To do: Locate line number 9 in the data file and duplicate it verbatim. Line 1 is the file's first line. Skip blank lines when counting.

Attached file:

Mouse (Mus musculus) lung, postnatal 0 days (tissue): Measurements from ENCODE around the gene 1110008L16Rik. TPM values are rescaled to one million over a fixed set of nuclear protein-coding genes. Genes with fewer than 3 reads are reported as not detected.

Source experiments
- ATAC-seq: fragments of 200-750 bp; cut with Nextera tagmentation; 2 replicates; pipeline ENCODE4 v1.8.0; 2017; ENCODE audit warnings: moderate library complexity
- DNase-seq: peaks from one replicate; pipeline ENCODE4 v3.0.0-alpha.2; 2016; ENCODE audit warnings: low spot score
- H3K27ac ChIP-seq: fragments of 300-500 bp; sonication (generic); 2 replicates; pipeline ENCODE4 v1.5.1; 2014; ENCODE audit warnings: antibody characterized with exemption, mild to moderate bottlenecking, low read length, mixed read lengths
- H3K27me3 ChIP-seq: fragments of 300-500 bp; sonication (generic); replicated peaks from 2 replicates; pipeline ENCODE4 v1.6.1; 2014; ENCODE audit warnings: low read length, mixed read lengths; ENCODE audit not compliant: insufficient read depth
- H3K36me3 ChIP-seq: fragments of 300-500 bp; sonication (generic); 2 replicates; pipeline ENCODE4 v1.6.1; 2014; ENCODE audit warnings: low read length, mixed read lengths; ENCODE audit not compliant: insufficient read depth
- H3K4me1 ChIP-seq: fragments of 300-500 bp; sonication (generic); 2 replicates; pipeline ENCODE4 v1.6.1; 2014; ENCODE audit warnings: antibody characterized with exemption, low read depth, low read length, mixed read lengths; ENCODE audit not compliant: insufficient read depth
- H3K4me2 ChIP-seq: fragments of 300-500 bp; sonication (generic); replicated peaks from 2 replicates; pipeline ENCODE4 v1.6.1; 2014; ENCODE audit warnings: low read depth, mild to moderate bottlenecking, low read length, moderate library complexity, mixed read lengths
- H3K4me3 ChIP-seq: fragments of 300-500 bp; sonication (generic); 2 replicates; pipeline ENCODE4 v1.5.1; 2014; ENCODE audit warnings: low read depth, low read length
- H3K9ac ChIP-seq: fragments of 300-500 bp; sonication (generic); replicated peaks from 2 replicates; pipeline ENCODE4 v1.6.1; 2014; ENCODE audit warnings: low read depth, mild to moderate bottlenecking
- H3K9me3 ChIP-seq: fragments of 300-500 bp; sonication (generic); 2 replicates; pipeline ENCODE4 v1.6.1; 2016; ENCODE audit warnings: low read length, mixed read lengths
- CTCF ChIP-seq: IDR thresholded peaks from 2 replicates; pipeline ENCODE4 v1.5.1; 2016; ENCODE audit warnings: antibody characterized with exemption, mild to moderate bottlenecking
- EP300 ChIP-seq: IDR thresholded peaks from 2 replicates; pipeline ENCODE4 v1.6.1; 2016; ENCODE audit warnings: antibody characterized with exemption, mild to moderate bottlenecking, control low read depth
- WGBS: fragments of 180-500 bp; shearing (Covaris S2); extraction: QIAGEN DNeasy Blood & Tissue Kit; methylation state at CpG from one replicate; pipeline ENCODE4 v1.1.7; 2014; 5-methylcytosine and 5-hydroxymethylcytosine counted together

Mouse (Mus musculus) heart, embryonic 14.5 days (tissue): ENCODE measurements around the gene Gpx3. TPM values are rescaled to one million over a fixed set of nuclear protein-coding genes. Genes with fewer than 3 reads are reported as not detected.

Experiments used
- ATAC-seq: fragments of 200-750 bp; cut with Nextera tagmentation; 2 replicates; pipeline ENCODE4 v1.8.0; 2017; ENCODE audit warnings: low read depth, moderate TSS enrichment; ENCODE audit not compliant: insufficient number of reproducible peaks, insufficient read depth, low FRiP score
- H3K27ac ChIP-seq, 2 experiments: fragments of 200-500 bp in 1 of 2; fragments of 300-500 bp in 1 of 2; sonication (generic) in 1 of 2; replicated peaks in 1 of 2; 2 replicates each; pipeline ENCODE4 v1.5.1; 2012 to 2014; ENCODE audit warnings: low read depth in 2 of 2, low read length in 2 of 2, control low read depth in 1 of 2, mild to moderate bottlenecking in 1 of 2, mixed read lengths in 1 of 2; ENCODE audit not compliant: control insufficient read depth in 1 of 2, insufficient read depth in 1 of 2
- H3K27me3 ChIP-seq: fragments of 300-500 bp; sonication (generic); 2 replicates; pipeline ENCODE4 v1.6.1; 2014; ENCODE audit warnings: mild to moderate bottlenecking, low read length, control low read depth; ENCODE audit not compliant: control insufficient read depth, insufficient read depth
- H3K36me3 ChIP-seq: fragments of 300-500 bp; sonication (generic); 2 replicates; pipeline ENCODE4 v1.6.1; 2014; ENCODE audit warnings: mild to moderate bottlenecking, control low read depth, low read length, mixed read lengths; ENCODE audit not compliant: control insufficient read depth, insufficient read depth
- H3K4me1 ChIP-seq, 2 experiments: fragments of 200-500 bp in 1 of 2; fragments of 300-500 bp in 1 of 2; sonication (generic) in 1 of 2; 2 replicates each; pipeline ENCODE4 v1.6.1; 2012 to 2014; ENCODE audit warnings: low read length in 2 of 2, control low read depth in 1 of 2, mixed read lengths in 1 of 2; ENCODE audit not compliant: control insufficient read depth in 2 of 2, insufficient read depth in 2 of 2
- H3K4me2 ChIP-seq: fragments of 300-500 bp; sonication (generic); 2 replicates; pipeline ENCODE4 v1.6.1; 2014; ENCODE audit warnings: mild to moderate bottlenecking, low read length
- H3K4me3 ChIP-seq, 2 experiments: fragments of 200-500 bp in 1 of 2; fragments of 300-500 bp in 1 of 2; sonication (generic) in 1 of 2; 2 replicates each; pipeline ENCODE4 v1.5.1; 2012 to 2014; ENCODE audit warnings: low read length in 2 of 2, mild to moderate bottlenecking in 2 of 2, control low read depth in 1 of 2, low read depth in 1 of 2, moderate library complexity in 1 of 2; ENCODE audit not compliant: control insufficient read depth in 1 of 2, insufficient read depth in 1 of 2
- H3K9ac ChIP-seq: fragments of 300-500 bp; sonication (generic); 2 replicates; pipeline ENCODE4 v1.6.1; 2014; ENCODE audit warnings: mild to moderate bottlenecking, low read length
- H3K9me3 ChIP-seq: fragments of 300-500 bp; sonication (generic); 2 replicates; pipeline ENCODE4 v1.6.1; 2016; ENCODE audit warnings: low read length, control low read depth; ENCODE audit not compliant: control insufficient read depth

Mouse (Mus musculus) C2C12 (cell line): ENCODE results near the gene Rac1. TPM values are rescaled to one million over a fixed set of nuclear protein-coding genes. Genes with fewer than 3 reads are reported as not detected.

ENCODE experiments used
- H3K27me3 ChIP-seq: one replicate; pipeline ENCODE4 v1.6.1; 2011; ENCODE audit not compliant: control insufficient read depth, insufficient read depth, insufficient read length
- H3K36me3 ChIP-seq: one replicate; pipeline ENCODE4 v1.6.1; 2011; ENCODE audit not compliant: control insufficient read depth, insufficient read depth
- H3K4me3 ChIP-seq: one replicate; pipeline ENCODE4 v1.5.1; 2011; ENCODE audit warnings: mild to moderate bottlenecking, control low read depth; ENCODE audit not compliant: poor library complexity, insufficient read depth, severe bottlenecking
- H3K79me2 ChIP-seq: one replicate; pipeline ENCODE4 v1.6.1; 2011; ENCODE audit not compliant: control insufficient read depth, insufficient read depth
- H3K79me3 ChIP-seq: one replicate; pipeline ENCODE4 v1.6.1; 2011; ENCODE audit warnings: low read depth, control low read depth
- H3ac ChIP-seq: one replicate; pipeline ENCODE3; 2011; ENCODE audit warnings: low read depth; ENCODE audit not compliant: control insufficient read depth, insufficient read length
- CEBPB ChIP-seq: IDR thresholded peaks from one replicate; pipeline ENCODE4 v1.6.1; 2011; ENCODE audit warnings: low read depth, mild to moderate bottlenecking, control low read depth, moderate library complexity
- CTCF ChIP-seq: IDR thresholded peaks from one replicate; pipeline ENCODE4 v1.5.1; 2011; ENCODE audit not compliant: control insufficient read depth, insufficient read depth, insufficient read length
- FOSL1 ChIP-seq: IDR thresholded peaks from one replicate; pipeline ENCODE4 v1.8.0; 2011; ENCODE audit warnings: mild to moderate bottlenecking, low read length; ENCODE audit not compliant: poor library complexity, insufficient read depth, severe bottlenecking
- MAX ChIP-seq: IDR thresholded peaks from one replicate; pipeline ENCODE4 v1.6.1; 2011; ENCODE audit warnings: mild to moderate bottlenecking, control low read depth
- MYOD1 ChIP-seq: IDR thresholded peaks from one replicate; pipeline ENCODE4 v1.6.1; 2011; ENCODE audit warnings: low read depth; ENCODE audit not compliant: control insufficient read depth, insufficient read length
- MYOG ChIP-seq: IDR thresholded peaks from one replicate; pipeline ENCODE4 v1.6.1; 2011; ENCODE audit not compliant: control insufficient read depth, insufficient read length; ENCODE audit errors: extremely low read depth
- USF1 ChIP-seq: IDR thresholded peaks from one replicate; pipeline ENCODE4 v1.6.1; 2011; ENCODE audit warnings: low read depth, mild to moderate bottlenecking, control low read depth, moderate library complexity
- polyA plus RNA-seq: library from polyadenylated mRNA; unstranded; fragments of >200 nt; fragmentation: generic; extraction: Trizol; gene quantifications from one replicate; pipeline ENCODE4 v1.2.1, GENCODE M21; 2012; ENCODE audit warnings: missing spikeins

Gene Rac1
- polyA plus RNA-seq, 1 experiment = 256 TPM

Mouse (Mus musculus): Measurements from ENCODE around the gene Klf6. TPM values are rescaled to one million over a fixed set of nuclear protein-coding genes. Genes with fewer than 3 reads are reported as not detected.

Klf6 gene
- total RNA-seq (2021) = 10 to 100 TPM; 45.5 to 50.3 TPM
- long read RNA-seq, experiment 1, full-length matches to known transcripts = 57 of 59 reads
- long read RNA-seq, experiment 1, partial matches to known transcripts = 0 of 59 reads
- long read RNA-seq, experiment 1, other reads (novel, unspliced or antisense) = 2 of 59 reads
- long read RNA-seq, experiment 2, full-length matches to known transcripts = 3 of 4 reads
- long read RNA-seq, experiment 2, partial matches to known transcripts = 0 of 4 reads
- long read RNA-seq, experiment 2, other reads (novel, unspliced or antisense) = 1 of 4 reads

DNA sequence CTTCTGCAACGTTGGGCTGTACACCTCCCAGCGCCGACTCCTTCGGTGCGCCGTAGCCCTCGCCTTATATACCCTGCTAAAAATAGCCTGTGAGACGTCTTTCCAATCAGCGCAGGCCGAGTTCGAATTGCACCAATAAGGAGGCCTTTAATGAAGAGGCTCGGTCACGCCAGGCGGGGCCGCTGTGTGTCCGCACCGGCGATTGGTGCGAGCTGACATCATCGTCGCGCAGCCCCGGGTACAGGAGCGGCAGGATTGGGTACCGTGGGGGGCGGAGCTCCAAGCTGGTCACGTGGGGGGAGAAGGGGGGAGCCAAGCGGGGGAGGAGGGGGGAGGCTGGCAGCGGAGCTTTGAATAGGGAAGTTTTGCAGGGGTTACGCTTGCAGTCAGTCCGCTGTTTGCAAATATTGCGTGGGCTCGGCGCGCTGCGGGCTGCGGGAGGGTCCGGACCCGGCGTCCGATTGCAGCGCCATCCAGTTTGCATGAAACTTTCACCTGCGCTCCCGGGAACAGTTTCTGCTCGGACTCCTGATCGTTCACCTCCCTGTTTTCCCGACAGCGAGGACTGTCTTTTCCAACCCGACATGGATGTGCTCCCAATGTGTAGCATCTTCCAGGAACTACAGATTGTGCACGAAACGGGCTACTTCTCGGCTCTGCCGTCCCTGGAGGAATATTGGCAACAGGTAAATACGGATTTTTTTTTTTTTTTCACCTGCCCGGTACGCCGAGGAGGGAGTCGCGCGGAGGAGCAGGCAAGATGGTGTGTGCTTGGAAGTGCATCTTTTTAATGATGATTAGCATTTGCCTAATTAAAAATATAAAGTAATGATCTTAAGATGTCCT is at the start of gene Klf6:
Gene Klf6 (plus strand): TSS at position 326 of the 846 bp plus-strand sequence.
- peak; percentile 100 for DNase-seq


- H3K4me2 ChIP-seq: fragments of 300-500 bp; sonication (generic); replicated peaks from 2 replicates; pipeline ENCODE4 v1.6.1; 2014; ENCODE audit warnings: low read depth, mild to moderate bottlenecking, low read length, moderate library complexity, mixed read lengths